If I ask you to define an ideal man, you'd probably say that an ideal man is strong, he has muscles and a beard. He is smart and educated. On the other hand, an ideal woman is pretty, petite, gentle and caring. And, quintessentially good, whatever that means.
We generously use words like 'good girl' and 'good boy' when children do something we have asked them to do. The use of this adjective seems harmless to us, because it is used as an approval, a validation.
We don’t need academic studies to prove this, but just because I wanted to substantiate my point, allow me to quote a study conducted by Princeton University, which says that the adjectives related to gender roles have a huge impact on the way we behave, think, act or conduct ourselves on a daily basis. These adjectives lead to ideas and set rules for us, ultimately contributing to stereotypes and gender roles.
So, if children are asked to be ‘good’, it is bound to make them pick up roles and choices that will appease the world around them. Even if these choices go against their basic nature.
It is like carrying an invisible box around you that is covered with mirrors on all four sides. These are the mirrors created by the society, and what we see of ourselves in there is merely a reflection of the world around us. Even though these norms have shaped us into who we are today and have by and large clouded our true identities, the silver lining is that we can break them. One by one.
This 'good child' notion, especially because I am a girl, has always intrigued me. And that is why I am rooting for this trailer of an upcoming web-series called 'The Good Girl Show':
It made me think of ways on how I, as a 22-year old girl, would want to break the stereotypes I have grown up with. We really can break the mirrors created around us and embrace our true selves and here's what I will do:
1. Stop sitting like a lady and start sitting the way I want to
"Put your knees together, angle your legs and sit up straight. Place your hands in your lap and pull the skirt towards your knees." Girls are always taught to sit a certain way, and I have HATED this all my life. I don't need to sit 'like a lady' anymore; I should be able to sit the way I like.
2. Start talking about my periods more openly
A lot of us are conditioned not to tell our fathers if we've got our periods. It makes us cringe to talk about it openly. While buying it from the chemist, we have to quietly tell the shopkeeper to give us sanitary napkins. It is a mark of our womanhood and we still hide it. The one solution to breaking every taboo related to periods is to talk about it. Talk about with your male friends or your father. If nothing, then go ahead and ask the shopkeeper for the pads in your normal tone of voice and walk out with grace, not with a black plastic bag.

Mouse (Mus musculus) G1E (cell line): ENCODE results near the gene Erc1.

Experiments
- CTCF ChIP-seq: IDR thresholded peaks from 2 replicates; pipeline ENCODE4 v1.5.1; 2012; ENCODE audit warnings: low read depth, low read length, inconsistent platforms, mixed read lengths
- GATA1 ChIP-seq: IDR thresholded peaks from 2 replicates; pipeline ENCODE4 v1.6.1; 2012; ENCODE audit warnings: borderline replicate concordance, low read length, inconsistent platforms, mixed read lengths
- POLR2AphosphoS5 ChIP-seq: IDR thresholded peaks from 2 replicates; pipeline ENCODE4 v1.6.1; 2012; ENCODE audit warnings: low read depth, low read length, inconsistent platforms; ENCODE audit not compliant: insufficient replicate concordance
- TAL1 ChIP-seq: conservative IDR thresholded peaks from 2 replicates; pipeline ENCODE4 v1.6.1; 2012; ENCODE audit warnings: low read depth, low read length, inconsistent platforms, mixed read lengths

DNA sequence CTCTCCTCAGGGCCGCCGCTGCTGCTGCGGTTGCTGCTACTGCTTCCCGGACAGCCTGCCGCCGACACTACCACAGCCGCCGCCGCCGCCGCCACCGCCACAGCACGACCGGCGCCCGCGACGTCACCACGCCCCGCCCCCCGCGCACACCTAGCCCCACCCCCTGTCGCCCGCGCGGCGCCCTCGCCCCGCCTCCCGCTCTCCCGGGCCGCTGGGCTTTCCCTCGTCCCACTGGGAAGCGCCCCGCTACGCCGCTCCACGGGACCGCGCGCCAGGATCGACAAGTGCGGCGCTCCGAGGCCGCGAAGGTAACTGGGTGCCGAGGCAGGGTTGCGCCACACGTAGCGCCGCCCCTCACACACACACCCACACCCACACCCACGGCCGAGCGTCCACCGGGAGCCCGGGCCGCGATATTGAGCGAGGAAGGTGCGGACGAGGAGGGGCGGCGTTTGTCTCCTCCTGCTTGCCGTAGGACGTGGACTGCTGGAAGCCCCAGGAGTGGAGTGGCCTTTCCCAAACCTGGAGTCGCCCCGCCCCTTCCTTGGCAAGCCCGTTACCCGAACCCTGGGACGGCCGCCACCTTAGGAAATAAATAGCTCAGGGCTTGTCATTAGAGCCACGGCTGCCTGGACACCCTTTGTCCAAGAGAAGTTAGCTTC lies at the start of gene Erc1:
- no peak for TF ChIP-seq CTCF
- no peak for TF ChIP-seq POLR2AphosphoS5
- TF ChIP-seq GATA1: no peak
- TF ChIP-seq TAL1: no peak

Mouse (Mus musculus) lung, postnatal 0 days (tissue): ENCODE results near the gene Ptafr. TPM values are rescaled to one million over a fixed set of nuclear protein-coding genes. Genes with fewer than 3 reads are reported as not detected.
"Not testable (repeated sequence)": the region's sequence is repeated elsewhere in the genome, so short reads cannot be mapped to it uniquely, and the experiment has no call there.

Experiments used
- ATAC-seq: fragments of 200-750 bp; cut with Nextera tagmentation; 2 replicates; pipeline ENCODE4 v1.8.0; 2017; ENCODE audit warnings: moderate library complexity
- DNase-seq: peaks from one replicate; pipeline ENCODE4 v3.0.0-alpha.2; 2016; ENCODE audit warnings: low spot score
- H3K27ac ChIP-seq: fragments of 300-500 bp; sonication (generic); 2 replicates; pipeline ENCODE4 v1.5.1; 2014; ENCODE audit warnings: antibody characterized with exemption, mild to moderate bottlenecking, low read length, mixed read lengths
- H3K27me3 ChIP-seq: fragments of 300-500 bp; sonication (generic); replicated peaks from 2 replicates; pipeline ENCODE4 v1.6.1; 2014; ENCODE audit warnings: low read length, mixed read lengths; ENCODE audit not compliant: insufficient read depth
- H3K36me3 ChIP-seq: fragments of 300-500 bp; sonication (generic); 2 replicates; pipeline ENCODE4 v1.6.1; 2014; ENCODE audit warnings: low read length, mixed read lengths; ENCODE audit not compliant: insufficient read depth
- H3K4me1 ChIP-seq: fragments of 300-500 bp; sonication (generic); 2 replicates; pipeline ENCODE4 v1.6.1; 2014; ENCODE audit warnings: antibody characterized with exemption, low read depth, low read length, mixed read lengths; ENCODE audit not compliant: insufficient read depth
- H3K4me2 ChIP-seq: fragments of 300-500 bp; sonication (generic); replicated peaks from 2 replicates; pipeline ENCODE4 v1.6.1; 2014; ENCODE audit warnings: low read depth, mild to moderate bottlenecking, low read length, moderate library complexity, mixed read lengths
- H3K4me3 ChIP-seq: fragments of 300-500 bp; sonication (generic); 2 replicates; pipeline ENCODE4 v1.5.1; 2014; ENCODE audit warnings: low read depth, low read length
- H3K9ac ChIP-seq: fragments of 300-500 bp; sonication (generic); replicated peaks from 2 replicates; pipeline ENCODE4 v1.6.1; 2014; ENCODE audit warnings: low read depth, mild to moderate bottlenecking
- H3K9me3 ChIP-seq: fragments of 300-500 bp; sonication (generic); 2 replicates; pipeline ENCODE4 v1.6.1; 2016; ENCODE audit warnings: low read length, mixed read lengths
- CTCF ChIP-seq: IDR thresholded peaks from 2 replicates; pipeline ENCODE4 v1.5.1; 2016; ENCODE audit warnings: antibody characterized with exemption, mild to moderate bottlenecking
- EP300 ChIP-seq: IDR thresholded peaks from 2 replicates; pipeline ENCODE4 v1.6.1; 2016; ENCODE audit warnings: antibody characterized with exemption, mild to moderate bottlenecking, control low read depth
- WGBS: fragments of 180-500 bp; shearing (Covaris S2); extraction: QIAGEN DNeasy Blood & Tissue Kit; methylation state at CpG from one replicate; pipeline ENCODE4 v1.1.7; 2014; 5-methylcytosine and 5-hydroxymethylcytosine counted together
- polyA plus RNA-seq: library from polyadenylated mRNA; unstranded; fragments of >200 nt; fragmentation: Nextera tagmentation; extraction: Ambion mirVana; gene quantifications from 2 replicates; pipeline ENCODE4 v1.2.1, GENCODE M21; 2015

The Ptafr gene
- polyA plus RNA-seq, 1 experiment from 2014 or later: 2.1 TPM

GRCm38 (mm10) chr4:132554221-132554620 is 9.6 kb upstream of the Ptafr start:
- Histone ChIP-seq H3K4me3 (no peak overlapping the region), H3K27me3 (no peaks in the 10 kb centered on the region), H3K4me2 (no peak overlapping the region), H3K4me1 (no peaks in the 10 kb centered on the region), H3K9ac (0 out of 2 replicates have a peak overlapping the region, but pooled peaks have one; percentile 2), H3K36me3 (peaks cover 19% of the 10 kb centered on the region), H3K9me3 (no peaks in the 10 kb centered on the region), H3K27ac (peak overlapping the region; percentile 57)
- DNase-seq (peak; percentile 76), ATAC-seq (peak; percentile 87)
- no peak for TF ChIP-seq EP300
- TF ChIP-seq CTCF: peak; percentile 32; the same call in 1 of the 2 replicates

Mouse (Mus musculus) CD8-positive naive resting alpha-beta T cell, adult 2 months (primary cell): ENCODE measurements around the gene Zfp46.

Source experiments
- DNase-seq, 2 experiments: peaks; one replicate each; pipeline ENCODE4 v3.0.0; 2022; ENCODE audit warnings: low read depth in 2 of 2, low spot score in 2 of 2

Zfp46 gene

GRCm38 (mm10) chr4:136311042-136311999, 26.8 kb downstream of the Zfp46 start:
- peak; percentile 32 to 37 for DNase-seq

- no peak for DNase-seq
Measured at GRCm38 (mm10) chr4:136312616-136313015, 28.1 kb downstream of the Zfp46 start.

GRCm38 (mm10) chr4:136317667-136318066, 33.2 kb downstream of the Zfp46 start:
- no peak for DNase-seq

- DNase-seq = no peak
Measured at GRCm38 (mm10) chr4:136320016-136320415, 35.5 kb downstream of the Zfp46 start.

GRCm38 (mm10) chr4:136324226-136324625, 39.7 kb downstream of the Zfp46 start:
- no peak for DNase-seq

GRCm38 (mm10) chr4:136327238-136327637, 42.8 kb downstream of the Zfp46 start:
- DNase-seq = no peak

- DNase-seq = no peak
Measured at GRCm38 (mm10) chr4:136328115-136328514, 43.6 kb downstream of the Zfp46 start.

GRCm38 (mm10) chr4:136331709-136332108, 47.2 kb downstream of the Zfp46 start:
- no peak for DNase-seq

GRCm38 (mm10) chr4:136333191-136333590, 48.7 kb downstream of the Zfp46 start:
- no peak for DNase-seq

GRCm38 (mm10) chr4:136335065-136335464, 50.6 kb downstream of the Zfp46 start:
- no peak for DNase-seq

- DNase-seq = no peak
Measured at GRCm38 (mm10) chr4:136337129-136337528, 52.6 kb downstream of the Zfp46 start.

3. Put my make-up on, colour my hair rainbow, or do nothing
We are often told that we are trying 'too hard' if we colour our hair, put makeup on and wear short clothes. It is our body and if putting on make-up makes us feel more confident in our skin, let's do that. If colouring our hair rainbow or green/white/pink makes us feel funky and charming, let's do that. If wearing short clothes gives us the liberty and makes us feel beautiful, let's not be afraid. And if doing none of these makes us feel good about ourselves there's no need to put it on for the society.
4. Not feel pressurised the next time I open my Instagram
Whenever I open my Instagram, I see photos of a bunch of my friends and women my age with the ideal body type- skinny and tall with perfect features.
90 percent of girls between the age of 15 to 17 years want to change their physical appearance. So did I when I was their age. And yes, it is undeniably hard to fall in love with one’s own imperfections, to appreciate your bulging stomach and the pimple on your face. But striving and even starving to achieve that perfect body is not the right thing to do. It is akin to self-harm.
5. Ride a bike. Drive an F1 car. Become a DJ. Write a poem. Be the rockstar you want to be
Us humans always look for approvals and validations from our peers and those around us, and this gives birth to the 'stereotype threat', which leads to a constant need for us to prove the stereotypes associated with us. What's even worse is that this threat occupies our working memory space.
For example, if I am learning to ride a motorbike and in my head, I have a stereotype associated with it that says that girls are supposed to be bad at riding bikes and how can my 50kg-nothing weight handle a bike’s 100 odd kgs of weight? My working memory space will be bombarded with these stereotypes leaving less available memory to learn to ride the motorbike.
Result: I will take more time to learn to even balance the bike, and will probably give up on it after a few failed attempts. Because I have always been made to believe that girls aren’t supposed to ride a bike.
Research by the University of Chicago proves that us girls underperform because of the stereotypes clouding our minds and the 'stereotype threat' pushes us to conform and be a part of the stereotypical brigade.
So now that we know that these are just illusions created by the society, it's time that we break them one by one and rediscover our true selves instead of being just a ‘good girl’.